Related: Everything Marvel and DC Can (And Should) Learn From Spider-Verse’s Success

The problem is that these movies can get messy. As superhero films, they have their own wonky logic, but even then, the fact that they get bogged down in pseudo-science or temporal questions can be painful, not to mention the fact that worlds and characters need to feel different without being boring (Unfortunately, see Doctor Strange and the Multiverse of Madness).

It all adds up to one fact: In the wrong hands, a studio can really whiff a timeline movie.

Spider-Man: No Way Home – When the Timeline Goes Right

Spider-man No Way Home
Sony/Marvel Studios

Regardless of your opinion, Spider-Man: No Way Home succeeded in such a way that it started with a mess, got messier, and did some much-needed housekeeping/resetting at the end. Rather than throw the character out into the multiverse to explore new worlds, it brought those worlds to him.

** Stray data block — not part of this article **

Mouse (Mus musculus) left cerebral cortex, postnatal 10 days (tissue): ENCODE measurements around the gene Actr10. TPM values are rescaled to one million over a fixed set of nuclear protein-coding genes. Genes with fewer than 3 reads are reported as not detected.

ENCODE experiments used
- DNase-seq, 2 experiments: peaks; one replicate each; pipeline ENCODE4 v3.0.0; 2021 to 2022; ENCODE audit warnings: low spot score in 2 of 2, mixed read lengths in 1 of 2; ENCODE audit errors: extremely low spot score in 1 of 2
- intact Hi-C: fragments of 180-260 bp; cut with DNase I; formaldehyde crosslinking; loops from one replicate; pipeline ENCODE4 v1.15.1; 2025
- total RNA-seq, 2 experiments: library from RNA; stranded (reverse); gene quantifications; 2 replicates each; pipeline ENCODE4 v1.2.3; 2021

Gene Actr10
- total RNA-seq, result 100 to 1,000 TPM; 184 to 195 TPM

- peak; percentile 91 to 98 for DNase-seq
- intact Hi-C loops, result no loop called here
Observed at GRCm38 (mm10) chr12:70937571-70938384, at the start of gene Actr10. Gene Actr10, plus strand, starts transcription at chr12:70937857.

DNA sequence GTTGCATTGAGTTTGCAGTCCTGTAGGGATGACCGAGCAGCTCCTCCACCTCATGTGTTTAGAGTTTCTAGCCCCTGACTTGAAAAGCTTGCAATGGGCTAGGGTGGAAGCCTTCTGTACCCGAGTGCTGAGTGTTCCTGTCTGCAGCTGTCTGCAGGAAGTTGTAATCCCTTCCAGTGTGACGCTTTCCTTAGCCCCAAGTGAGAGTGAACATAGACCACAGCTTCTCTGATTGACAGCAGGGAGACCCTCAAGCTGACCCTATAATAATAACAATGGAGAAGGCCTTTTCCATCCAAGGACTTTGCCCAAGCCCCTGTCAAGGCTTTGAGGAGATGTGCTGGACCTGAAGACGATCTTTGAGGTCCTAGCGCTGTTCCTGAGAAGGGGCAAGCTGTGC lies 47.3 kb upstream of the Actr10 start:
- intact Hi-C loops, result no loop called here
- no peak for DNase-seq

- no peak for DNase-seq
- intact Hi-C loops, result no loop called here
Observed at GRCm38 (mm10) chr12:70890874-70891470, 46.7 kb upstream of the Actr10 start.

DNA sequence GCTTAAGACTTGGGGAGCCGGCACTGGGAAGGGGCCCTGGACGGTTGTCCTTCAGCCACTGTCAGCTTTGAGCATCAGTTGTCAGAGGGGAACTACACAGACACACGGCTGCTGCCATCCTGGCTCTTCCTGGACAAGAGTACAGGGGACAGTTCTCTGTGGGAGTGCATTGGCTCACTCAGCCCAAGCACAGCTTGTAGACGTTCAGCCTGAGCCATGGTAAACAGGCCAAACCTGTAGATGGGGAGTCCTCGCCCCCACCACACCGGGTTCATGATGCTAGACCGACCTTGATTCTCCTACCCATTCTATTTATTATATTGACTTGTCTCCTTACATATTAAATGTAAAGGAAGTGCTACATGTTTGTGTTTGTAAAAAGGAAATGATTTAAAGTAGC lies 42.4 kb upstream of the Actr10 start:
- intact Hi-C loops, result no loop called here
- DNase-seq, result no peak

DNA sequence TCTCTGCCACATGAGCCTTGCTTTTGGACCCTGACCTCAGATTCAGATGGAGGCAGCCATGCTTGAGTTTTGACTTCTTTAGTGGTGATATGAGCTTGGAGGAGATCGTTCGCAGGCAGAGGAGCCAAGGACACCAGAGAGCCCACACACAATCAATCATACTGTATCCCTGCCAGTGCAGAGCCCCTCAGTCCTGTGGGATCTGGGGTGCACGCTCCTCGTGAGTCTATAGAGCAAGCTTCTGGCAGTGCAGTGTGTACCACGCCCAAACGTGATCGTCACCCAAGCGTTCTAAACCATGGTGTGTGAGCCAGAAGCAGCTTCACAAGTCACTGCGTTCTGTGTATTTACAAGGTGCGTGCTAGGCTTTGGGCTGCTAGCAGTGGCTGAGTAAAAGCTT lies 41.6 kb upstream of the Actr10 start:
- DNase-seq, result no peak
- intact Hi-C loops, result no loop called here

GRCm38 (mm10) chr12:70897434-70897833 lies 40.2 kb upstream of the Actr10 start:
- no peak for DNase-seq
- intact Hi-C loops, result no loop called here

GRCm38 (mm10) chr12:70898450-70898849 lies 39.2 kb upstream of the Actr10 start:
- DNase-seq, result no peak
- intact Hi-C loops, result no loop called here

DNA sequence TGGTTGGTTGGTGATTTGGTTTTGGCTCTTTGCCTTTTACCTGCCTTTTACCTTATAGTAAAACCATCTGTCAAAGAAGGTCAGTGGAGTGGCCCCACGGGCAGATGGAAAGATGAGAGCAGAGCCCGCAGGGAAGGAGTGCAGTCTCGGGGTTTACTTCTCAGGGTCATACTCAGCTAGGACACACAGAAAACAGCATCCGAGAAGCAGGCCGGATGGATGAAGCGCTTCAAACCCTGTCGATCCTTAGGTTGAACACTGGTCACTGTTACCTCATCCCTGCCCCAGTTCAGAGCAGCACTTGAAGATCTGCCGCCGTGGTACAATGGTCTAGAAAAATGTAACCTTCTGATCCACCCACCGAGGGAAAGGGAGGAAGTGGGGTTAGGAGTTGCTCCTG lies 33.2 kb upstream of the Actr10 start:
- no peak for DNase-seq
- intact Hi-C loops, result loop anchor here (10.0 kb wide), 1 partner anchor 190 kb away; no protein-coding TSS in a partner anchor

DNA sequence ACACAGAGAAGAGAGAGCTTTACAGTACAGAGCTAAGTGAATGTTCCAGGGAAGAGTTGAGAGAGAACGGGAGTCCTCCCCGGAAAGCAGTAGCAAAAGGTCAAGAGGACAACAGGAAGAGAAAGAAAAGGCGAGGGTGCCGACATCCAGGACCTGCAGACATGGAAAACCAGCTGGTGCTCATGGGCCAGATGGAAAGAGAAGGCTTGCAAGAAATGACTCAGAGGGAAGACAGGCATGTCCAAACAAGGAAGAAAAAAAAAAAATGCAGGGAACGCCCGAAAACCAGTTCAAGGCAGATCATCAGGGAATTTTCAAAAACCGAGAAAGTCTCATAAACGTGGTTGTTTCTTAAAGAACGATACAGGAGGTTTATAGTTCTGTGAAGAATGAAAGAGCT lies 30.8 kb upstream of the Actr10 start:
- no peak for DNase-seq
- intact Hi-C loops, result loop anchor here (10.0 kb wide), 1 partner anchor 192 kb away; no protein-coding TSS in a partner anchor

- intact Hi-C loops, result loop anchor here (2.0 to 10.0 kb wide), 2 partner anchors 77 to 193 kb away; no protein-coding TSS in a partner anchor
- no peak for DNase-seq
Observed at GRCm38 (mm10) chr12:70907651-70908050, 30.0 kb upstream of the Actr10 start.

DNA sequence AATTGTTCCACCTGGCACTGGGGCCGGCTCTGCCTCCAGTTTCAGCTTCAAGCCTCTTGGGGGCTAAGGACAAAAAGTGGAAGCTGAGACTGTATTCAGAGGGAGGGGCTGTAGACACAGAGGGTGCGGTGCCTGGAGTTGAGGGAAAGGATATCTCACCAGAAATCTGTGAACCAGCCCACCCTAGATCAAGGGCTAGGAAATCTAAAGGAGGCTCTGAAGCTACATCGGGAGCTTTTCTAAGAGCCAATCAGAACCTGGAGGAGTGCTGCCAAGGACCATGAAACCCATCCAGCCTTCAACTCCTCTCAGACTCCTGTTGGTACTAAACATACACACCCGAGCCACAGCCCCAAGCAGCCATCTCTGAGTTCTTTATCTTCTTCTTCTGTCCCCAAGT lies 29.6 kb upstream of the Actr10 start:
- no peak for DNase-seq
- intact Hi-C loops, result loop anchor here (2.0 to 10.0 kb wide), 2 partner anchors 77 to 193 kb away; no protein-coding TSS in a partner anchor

Of course, one of the biggest reasons people flocked to the film was for the cameos. This, again, is an interesting move on the part of Marvel because they leaned into their relationship with Sony and the Sony films that people have already shown they loved. Yet, in this case, it was a matter of not just tossing in a quick wink and a smile; it was about truly incorporating characters into the plot.